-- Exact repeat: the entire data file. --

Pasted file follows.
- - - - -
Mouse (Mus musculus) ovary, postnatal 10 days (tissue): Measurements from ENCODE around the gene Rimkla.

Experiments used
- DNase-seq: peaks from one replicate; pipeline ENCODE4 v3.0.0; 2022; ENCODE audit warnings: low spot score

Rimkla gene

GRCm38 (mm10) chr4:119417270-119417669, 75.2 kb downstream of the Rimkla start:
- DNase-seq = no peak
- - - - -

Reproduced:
Mouse (Mus musculus) ovary, postnatal 10 days (tissue): Measurements from ENCODE around the gene Rimkla.

Experiments used
- DNase-seq: peaks from one replicate; pipeline ENCODE4 v3.0.0; 2022; ENCODE audit warnings: low spot score

Rimkla gene

GRCm38 (mm10) chr4:119417270-119417669, 75.2 kb downstream of the Rimkla start:
- DNase-seq = no peak